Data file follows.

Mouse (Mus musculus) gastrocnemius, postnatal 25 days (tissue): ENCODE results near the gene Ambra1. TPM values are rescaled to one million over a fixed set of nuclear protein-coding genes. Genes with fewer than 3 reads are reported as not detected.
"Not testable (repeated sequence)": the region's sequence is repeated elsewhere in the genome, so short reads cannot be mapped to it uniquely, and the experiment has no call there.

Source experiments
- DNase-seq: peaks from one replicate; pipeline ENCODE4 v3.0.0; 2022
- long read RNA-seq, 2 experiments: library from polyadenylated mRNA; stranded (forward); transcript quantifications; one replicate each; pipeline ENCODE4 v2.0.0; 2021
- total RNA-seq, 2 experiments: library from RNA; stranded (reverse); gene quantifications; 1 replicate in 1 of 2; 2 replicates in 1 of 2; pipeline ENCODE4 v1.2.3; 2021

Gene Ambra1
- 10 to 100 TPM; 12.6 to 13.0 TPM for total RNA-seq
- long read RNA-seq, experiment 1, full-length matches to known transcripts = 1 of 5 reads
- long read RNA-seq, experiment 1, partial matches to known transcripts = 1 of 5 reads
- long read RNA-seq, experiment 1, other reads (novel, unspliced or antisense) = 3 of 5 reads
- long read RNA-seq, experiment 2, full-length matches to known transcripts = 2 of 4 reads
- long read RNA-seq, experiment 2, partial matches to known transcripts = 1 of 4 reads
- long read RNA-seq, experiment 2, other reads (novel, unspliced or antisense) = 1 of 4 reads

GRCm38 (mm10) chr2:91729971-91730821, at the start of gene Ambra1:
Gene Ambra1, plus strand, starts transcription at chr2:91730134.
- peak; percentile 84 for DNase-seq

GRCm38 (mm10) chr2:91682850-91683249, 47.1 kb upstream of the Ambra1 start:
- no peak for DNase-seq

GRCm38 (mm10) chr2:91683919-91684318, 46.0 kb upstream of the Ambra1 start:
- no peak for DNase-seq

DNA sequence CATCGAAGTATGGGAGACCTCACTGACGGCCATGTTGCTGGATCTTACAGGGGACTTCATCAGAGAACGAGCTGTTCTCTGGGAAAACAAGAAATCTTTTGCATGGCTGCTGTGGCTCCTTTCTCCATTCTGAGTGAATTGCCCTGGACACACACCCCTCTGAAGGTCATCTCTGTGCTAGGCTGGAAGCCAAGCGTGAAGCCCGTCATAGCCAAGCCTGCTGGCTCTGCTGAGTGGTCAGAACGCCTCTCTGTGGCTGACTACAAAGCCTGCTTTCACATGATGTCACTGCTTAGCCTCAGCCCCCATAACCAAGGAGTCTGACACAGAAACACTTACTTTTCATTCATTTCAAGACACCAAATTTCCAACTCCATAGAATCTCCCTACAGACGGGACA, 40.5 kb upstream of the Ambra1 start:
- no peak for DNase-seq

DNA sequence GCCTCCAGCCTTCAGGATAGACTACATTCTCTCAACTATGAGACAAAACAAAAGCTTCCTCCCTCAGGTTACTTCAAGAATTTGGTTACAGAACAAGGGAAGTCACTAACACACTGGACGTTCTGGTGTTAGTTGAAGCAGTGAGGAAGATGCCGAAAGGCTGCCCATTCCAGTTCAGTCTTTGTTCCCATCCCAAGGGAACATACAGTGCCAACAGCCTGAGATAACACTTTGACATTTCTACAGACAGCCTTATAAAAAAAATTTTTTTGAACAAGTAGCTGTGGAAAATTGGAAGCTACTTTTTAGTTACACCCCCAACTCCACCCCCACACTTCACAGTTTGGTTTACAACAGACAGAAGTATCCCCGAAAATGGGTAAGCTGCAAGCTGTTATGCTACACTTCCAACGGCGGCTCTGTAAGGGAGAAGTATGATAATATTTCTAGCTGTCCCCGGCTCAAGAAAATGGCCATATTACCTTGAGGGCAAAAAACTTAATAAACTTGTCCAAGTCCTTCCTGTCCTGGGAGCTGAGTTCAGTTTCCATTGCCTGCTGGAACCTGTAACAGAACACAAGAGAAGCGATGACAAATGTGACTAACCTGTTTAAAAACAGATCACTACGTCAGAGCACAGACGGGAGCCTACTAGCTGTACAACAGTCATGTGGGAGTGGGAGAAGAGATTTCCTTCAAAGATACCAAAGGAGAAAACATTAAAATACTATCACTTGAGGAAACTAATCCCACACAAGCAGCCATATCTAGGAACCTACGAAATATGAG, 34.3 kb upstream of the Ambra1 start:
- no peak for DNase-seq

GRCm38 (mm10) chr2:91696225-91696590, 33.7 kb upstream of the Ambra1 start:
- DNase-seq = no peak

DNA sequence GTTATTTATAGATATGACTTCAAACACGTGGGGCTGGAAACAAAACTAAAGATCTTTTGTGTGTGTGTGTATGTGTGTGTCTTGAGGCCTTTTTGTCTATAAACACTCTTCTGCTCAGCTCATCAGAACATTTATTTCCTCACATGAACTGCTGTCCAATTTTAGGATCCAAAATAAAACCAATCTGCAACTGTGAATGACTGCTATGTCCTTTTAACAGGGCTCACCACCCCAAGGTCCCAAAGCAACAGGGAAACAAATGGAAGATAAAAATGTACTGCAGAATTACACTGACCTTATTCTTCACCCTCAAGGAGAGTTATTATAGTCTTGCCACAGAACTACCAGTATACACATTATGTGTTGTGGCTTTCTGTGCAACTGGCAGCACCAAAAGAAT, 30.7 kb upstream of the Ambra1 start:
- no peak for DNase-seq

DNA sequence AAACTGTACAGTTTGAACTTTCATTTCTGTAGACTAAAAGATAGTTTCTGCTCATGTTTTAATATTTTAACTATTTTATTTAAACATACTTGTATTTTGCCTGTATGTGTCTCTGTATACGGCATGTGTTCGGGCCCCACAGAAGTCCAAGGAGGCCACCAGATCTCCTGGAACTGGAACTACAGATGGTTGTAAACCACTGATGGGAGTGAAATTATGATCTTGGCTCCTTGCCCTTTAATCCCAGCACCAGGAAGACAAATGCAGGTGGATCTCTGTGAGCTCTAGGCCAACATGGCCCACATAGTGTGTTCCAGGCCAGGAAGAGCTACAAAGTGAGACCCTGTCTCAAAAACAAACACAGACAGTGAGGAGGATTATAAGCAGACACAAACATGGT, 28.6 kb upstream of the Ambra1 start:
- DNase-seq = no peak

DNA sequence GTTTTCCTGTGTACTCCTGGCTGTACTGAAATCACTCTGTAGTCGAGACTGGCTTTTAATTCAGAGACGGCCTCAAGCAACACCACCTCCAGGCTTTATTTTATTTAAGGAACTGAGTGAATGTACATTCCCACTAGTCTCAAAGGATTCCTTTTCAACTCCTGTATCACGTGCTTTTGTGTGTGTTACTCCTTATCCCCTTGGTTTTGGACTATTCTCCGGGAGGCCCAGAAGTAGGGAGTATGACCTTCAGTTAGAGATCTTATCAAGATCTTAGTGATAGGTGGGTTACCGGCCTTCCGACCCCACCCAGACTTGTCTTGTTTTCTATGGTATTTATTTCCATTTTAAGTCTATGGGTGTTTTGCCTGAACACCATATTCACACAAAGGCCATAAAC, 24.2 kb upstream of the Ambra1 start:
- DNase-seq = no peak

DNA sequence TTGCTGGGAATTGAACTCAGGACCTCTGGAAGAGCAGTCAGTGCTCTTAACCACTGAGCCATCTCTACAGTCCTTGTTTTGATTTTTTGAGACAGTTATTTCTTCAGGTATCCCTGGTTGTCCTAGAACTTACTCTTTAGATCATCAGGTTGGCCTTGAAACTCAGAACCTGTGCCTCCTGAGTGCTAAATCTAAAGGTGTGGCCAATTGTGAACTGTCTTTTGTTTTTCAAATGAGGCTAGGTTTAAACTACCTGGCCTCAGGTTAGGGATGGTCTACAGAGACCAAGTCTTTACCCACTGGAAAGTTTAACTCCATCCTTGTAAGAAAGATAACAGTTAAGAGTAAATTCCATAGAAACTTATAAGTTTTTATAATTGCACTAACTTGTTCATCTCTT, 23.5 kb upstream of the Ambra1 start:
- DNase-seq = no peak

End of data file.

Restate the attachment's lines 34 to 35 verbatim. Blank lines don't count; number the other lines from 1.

DNA sequence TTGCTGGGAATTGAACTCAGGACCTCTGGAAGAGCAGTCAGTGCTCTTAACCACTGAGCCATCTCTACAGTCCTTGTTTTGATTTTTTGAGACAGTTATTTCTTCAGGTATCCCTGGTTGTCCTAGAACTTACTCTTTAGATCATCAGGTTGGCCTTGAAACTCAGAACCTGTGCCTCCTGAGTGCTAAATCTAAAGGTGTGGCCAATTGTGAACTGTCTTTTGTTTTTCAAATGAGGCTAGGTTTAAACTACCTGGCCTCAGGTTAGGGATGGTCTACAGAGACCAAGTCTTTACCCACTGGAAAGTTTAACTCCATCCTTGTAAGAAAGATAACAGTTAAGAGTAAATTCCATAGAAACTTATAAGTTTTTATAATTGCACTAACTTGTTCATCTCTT, 23.5 kb upstream of the Ambra1 start:
- DNase-seq = no peak